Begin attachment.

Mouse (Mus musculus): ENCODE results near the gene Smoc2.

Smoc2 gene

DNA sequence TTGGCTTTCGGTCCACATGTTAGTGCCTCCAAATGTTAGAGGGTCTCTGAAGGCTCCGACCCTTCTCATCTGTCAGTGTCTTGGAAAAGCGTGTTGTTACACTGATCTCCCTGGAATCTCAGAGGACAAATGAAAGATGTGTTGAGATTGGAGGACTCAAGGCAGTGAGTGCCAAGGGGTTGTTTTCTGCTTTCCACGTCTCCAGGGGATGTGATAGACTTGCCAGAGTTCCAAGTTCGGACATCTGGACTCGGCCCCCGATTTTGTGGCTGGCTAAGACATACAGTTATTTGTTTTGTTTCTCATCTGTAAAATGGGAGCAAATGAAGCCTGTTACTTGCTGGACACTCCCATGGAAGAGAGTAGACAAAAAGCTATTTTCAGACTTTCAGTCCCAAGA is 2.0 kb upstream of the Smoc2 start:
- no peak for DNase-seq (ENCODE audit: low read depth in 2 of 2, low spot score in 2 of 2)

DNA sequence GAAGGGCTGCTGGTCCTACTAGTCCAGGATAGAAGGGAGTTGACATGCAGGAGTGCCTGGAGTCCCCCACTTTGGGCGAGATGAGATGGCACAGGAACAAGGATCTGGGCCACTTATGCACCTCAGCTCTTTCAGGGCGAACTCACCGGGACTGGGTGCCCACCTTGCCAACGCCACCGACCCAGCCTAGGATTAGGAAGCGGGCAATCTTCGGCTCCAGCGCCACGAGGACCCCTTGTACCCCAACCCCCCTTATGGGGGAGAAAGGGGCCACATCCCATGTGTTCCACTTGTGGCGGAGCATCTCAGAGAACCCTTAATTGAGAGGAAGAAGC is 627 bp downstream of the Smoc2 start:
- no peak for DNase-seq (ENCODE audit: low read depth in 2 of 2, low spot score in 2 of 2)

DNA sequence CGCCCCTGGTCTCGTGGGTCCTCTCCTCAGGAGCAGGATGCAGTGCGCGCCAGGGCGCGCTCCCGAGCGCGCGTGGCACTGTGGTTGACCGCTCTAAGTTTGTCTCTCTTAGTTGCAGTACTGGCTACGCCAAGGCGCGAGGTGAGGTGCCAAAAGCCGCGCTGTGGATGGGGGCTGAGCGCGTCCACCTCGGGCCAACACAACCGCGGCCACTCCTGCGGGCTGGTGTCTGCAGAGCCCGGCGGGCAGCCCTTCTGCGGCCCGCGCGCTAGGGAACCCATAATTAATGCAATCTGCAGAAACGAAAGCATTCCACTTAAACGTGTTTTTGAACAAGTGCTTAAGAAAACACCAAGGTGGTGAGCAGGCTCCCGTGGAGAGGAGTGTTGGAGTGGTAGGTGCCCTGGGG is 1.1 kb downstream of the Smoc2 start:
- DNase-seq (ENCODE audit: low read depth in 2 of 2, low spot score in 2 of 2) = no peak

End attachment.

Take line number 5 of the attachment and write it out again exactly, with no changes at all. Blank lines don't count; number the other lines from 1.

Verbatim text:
DNA sequence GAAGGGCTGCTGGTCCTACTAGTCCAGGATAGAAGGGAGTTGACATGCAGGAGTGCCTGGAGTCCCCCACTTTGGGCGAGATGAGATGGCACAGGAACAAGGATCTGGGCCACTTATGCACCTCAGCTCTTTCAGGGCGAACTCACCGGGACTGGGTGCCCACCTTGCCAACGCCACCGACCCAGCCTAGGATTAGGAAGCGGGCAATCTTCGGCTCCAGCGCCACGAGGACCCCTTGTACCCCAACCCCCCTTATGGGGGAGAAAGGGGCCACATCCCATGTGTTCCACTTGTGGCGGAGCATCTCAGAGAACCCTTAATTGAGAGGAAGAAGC is 627 bp downstream of the Smoc2 start: